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LMHOSTS is the file name for the Microsoft Windows LAN Manager Hosts file. This file matches IP addresses with computer and node names, and can be used as a backup when the Windows Internet Naming Service (WINS) is not working. Coupled with the HOSTS file, which matches names to IPs, you can set static information that will work when other mapping services are offline. Some examples include mapping your printer or print server, a Domain Name Service (DNS) server, or a gateway to a static IP.

The file can be found on most recent Windows systems by opening a Windows Explorer window (such as opening your My Documents folder), and pasting the following into the address bar: %windir%\system32\drivers\etc\ Note that the %windir% is a local environmental variable that will resolve to where your Windows directory is located. The LMHOSTS file is set as a hidden system file, so you need to set your Windows Explorer view such that you can see the files. The file can be edited by using Notepad (or any other text editor, but NOT WORD or WORDPAD, unless you specifically set the file to plain text. The LMHOSTS file does not have an extension, such as .txt, but there is usually a template file called LMHOSTS.sam available in the same folder. Note that not all newer Microsoft systems have the LMHOSTS file. If you'd like one, you can add it to the directory, and on the next reboot, Windows will recognize and import the data.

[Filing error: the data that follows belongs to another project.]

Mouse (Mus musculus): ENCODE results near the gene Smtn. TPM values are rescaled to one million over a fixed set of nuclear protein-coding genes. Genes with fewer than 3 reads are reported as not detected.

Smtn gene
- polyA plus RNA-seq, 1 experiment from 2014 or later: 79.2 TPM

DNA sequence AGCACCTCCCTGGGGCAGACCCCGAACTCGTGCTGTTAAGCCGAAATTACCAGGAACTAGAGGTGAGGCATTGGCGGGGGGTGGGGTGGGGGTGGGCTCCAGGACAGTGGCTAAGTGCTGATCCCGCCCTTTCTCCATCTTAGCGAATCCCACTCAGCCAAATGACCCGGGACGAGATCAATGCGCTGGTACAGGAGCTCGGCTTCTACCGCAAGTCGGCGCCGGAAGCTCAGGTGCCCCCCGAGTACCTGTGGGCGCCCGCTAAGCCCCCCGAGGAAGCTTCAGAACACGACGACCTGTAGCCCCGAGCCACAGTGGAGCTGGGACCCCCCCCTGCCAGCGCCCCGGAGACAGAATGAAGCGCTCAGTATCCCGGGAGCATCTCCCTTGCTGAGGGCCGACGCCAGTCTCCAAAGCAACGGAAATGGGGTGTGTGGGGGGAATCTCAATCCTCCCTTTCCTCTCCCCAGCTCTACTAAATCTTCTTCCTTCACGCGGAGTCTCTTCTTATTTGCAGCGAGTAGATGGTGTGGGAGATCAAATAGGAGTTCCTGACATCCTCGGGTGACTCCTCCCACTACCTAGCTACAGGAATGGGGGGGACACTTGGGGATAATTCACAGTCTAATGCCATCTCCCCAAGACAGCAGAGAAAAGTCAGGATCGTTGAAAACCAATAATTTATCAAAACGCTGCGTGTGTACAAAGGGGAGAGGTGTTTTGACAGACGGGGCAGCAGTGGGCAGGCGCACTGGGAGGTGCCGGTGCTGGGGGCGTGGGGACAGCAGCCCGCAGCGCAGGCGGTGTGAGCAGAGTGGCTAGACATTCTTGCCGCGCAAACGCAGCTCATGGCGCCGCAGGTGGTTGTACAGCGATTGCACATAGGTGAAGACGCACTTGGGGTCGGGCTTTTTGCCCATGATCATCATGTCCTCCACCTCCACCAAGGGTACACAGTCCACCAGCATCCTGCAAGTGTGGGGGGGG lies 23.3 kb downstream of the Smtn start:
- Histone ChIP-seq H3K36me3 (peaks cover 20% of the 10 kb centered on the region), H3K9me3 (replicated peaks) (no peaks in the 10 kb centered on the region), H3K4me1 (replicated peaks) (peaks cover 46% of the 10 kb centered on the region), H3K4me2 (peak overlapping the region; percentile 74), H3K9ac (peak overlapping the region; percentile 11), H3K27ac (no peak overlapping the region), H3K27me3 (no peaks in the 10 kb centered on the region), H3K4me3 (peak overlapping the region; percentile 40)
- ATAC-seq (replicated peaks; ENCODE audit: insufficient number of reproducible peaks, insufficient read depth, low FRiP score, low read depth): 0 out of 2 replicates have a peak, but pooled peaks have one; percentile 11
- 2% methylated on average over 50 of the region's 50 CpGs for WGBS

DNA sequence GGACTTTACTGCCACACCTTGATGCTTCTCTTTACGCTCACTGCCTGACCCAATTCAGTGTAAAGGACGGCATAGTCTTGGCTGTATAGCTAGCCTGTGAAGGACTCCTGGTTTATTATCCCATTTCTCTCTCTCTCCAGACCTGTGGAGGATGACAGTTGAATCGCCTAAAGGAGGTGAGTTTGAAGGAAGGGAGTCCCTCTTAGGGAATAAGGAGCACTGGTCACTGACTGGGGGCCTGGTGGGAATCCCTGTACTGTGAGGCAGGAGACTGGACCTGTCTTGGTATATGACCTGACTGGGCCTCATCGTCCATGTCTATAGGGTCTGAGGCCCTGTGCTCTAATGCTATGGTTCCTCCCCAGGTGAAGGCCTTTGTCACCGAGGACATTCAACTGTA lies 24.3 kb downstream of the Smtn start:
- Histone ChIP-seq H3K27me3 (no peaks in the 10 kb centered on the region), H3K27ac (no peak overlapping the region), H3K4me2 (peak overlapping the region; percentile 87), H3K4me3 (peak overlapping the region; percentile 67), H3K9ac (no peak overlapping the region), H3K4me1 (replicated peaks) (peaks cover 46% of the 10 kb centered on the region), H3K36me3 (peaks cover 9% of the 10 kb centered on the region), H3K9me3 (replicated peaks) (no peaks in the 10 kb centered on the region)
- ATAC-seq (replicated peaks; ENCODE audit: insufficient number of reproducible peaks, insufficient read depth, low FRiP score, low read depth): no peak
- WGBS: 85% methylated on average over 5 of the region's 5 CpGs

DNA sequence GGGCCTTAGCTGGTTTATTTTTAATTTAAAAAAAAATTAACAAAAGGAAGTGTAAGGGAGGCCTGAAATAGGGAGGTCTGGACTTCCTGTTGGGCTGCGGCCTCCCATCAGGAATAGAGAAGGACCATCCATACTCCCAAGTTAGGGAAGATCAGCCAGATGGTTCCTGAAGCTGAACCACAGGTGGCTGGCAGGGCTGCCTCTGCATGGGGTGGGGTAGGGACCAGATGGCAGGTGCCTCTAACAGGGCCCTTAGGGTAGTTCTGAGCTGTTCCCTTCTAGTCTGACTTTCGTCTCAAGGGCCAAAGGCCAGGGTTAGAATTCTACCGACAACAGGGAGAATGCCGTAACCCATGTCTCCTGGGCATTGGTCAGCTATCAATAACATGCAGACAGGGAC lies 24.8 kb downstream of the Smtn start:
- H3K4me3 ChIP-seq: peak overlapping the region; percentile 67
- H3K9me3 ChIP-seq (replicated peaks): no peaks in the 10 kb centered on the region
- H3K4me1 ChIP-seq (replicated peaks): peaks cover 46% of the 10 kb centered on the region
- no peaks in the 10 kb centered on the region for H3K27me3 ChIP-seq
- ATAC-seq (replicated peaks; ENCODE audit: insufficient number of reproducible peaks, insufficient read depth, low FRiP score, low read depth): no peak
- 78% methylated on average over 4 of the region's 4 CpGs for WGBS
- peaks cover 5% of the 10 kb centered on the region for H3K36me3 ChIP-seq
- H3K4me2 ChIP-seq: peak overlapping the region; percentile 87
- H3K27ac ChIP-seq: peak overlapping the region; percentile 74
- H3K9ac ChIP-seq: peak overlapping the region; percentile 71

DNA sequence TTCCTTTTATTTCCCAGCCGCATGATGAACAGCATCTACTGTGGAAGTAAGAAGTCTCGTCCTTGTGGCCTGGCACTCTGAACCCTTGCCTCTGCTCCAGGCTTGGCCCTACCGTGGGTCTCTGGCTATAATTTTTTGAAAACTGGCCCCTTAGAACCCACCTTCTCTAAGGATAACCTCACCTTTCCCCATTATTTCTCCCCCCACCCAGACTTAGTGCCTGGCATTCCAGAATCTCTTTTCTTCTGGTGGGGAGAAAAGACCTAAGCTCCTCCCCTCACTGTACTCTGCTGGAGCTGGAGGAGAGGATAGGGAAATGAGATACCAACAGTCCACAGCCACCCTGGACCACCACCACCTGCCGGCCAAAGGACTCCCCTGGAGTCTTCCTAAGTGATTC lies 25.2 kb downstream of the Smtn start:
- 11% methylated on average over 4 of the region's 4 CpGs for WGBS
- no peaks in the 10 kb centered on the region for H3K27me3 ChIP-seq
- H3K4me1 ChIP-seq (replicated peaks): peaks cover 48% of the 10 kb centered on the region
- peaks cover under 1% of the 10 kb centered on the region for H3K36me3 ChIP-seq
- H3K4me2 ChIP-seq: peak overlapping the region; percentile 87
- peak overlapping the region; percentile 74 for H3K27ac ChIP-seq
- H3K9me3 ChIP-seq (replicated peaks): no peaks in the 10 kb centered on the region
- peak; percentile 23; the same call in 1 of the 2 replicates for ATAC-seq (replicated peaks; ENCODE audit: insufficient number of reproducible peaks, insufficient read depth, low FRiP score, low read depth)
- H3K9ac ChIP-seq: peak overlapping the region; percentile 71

The typical information most folks would want is:

   10.0.0.1   PDCNAME #PRE #DOM:DOMAIN_NAME
   10.0.0.1   "DOMAIN_NAME    \0x1b"   #PRE
This notes the IP address of your domain controller. Replace the 10.0.0.1 with the actual IP address of your DC, and replace PDCNAME with the NetBIOS name of your DC. Note that NetBIOS names are always 15 characters or less, and do not include the domain name. For the second line, replace the IP as you did with line one, and replace DOMAIN_NAME with your domain name, making sure to use ALL CAPS. The tough part is that the backslash character must be the 16th character, so pad out the space between the domain name and the backslash as needed.
   192.168.2.2   CHEESYDC #PRE #DOM:DOMAIN_NAME
   192.168.2.2   "RANCIDPICKLE   \0x1b"   #PRE

This would identify my domain controller, CHEESYDC, on my domain RANCIDPICKLE, with the spaces needed to put the backslash at the 16 character spot.

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